1st century C.E.: According to Roman mythology written by Pliny the Elder, the first drawing in history was made by a woman named Dibutades, who sketched an image of her love onto a wall. (Though, perhaps take this fun fact with a grain of salt!)
November 15, 1887: Georgia O’Keeffe, later known as the “Mother of American Modernism” is born in the town of Sun Prairie, WI. O’Keeffe is perhaps best known for her close-up floral paintings, which some art historians say were meant to represent the female form.
July 6, 1907: Frida Kahlo is born in Mexico City, Mexico. A self-taught painter, Kahlo’s work is celebrated for her focus on Mexican and indigenous traditions and culture, as well as her feminist focus on the female existence.
1971: “Why Have There Been No Great Women Artists?” is first published. With this essay, Writer and Historian Linda Nochlin launches the fields of feminist art history and theory in earnest.
1979: The Dinner Party, a large-scale installation piece that revolutionized the world of feminist art, is first exhibited. The piece features 39 place settings, each one designed for a different woman (both fictional and real) who made history. Judy Chicago’s seminal work has been on permanent display at the Brooklyn Museum since 2007.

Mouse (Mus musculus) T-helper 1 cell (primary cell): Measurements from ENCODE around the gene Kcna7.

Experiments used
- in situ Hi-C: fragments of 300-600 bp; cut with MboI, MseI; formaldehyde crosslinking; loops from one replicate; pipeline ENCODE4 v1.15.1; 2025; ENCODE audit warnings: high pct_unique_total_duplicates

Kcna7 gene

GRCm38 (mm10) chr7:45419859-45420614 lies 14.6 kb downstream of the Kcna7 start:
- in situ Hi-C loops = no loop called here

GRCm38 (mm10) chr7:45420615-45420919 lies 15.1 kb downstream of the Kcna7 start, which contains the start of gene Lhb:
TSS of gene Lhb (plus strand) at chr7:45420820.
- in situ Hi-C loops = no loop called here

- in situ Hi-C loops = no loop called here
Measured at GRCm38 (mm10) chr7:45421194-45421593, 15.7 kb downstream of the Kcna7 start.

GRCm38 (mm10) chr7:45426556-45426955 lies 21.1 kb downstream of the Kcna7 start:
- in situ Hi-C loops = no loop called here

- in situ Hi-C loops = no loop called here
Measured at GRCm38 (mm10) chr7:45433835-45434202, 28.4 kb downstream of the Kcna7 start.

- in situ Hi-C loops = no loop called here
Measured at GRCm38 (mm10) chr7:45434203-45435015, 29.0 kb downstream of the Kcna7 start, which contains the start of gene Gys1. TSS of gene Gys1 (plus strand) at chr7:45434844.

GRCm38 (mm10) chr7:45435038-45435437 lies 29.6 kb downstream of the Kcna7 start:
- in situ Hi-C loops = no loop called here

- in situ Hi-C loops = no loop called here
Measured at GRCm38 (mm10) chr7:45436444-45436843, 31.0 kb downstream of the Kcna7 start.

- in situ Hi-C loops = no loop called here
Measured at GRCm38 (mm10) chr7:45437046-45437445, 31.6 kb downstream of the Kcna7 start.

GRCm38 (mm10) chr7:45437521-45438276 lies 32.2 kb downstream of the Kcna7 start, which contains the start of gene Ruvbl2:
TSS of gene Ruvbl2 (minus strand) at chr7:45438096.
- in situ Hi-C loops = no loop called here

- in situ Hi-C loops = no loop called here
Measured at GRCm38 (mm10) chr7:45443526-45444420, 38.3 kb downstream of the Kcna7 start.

1979: Barbara Kruger begins to use found images in her work, creating her now famous signature-style of feminist collage. Predominately using Futura Bold typeface to plaster ironic, challenging, and clever sayings over black and white photographs, Kruger has become a renowned critic of American culture and misogyny.
Spring of 1985: Seven women, calling themselves The Guerrilla Girls, form an anonymous feminist activist artistic group in New York City, with the goal of bringing discussions of gender inequality and racism in art to the forefront. Famous early posters pasted throughout NYC by the group include questions like, “Do Women Have To Be Naked To Get Into the Met. Museum?”
1990: Carrie Mae Weems debuts her seminal photographic series, The Kitchen Table. Over the course of a year (1989-1990), Weems photographed herself every single day (along with others in her life) at her same kitchen table, creating a now iconic statement on representation, gender, and relationships.